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Fears for our wildlife: How you can help

A gardener checks the purple flower of a Helleborus orientalis Photo: Ben Birchall/PA Wire

London’s nature is in trouble.

A groundbreaking reports published by 25wildlife organisation has found 60% of UK species have declined over recentdecades. More than one in ten of all the species assessed are underthreat of disappearing from our shores altogether.

In London the biggest threat is theresult of a loss of wild habitat and meadows. Less green space has led to afall in the number of invertebrates which are the foundation for the whole foodchain.

*Mathew Frith, Acting Chief Executive of LondonWildlife Trust said: ”It’s never been more important that Londoners worktogether to look after our city’s amazing nature. We want to engage Londonerswith the incredible nature on their doorstep and raise awareness of iconicLondon species, such as the kestrel and the stag beetle. I hope this reportspurs people on to get involved and help protect London’s nature.” *

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Here’s what we can all do to help;

If you have a garden:

1) It sounds obvious but more greenery and lessconcrete or decking is a big help to wildlife.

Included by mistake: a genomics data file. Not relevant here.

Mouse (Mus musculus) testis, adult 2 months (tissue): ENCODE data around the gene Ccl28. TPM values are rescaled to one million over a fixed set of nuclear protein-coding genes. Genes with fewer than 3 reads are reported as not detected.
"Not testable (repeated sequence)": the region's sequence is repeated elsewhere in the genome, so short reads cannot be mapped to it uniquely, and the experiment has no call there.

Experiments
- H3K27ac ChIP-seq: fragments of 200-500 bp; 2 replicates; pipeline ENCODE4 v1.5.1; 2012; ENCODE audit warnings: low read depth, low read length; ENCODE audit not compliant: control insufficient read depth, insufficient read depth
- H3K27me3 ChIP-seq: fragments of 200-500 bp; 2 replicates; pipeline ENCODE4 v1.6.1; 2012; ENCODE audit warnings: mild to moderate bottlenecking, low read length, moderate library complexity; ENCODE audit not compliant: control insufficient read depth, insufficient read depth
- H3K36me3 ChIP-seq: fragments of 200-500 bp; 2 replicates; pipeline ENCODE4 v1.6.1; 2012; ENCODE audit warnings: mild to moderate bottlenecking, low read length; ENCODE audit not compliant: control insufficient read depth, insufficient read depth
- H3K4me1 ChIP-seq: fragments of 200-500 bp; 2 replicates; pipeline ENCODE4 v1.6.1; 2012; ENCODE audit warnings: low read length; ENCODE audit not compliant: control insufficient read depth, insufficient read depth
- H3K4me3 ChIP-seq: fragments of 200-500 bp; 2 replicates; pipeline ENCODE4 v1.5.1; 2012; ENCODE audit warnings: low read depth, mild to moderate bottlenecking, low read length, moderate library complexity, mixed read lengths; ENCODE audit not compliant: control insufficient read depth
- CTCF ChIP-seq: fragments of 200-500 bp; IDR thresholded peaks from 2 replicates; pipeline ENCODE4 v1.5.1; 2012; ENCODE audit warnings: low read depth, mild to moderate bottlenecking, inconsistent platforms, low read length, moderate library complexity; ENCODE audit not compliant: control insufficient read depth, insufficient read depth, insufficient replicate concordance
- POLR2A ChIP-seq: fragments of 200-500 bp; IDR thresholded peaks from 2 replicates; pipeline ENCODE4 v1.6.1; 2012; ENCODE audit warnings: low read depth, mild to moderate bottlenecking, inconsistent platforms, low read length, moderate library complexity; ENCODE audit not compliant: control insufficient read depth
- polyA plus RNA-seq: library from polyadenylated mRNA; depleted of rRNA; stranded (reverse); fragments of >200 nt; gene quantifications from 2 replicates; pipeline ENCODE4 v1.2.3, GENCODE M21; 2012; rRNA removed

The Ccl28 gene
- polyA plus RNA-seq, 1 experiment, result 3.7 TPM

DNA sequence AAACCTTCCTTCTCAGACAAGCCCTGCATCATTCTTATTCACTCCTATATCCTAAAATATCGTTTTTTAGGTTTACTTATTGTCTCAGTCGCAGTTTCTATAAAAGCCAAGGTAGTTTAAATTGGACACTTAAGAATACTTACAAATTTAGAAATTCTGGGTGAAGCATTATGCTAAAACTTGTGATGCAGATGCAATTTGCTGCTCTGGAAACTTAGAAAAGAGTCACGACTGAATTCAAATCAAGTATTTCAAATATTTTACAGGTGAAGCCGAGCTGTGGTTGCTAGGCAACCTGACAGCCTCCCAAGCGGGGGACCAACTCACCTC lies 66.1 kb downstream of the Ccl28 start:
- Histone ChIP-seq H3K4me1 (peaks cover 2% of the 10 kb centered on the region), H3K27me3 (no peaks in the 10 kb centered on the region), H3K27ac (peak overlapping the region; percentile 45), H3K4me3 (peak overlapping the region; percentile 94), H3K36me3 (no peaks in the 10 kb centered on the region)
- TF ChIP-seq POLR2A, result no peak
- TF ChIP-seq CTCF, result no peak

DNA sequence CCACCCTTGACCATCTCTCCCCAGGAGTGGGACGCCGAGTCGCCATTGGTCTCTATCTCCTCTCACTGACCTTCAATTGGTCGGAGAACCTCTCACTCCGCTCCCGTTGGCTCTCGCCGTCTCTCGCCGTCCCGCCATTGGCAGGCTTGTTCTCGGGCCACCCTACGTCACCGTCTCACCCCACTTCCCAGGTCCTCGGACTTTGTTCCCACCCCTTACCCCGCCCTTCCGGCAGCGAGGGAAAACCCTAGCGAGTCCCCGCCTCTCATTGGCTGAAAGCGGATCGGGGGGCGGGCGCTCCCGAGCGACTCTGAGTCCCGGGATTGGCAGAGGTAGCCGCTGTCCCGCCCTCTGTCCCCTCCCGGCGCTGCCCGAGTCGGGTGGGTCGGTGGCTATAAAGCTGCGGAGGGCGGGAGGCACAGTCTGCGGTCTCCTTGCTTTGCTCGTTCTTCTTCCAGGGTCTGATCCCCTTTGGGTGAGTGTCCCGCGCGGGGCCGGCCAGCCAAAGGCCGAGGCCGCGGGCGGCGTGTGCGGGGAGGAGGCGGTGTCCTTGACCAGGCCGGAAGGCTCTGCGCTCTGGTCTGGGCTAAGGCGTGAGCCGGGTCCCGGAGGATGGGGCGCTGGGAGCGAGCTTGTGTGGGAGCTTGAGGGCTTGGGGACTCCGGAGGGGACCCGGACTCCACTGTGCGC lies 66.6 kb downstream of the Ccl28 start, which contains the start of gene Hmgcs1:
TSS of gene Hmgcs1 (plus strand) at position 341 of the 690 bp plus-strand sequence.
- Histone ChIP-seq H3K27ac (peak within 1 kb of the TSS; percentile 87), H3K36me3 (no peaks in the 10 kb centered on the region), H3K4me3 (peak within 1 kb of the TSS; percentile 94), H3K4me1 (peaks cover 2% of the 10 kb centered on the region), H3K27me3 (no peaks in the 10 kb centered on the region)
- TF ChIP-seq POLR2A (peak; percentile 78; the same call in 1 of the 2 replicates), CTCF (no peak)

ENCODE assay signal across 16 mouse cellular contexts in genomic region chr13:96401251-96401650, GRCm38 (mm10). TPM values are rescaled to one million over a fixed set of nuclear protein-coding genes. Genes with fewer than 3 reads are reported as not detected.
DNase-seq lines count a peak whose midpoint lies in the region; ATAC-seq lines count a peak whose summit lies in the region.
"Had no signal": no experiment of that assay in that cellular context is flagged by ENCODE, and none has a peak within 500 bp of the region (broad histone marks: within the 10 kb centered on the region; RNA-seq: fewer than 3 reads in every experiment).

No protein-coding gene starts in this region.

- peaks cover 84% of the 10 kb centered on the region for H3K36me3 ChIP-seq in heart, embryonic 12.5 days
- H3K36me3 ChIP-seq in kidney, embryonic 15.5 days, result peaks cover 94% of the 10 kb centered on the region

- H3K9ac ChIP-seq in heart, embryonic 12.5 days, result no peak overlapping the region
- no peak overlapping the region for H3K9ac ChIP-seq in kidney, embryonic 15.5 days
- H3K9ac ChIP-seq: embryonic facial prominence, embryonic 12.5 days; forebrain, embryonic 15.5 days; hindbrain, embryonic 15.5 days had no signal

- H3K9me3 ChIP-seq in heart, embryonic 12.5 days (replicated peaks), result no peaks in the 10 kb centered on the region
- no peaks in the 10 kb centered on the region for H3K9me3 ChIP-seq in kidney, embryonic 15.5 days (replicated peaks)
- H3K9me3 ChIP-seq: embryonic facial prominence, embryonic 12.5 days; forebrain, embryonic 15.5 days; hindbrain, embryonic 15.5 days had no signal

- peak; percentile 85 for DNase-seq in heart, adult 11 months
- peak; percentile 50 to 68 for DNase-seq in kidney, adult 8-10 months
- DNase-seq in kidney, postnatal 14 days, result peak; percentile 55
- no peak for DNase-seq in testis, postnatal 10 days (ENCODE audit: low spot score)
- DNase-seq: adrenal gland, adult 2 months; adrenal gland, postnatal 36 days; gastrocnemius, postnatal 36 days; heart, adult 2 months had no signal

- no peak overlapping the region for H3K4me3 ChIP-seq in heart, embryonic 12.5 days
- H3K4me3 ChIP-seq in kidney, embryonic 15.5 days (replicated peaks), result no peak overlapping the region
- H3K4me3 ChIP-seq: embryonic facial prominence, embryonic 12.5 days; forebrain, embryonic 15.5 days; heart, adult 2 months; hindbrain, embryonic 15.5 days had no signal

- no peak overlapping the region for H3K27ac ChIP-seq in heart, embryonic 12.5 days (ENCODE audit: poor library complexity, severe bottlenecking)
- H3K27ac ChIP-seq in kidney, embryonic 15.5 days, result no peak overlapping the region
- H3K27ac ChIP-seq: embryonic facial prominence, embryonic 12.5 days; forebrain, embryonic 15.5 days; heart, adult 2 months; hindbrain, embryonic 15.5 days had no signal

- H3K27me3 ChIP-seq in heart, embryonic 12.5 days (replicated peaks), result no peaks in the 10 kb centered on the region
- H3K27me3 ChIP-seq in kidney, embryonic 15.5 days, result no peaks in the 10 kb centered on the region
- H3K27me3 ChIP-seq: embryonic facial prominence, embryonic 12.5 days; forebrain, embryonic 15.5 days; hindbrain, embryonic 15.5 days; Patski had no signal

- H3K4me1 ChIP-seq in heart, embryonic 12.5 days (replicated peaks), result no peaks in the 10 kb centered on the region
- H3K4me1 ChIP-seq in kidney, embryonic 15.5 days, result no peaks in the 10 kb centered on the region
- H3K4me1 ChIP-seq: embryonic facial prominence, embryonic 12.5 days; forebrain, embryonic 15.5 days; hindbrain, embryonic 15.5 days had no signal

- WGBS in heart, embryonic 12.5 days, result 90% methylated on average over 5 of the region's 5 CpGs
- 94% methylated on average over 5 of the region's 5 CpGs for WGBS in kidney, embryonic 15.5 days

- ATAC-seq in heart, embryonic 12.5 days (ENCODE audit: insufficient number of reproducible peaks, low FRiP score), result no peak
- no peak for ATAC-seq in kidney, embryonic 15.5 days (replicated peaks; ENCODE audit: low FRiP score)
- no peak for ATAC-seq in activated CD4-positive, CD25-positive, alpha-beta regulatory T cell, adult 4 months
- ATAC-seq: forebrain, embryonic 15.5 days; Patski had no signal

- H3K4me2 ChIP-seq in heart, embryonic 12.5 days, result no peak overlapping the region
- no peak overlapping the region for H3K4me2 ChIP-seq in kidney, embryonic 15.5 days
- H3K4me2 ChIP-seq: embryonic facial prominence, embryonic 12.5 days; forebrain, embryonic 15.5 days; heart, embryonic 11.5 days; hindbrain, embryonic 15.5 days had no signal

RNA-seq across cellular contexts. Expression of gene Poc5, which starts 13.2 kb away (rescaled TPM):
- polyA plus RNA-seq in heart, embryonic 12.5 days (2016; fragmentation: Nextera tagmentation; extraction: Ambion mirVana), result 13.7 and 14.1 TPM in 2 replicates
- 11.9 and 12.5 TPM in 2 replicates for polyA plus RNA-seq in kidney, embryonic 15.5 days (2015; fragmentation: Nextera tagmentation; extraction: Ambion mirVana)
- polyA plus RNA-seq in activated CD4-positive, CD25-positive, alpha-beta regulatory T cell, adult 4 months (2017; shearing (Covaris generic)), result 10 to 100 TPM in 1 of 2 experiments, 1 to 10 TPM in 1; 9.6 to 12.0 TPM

2) The more wild the greenery the better. Ifpossible opt for a hedge over a plain fence (a great habitat for bugs andbirds). An un-mown meadow is better for nature than a manicured lawn, but ifyou like neat grass try and leave sections wild to encourage bugs andbutterflies.

3) A log pile is a great haven forinvertebrates like beetles.

4) Try and avoid pesticides and weed killers.** ***99% of insects in yourgarden are beneficial, but trying to kill that small 1% of harmful bugs can doa lot of damage to the good creatures as well (including birds, butterflies andfish). If you must rid your garden of certain pests, try using a naturalpesticide. Have aphids? Get some ladybugs. Ladybugs can eat up to 5,000 aphidsin one lifetime. Or, look around for some organic pesticides; there are a lotof them on the market.*


If you have a balcony or patio:

1) Pots of plants, herbs and flowers will not just look greatbut support pollinators and insects

2) Try and connect whatever plants you have to create a ‘greengrid’ of habitat.

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If you have neither:

1) Get out and enjoy nature in one of London’s 1500 wildlifesites. Getting your family to interact with nature will be the best safeguardfor its future.

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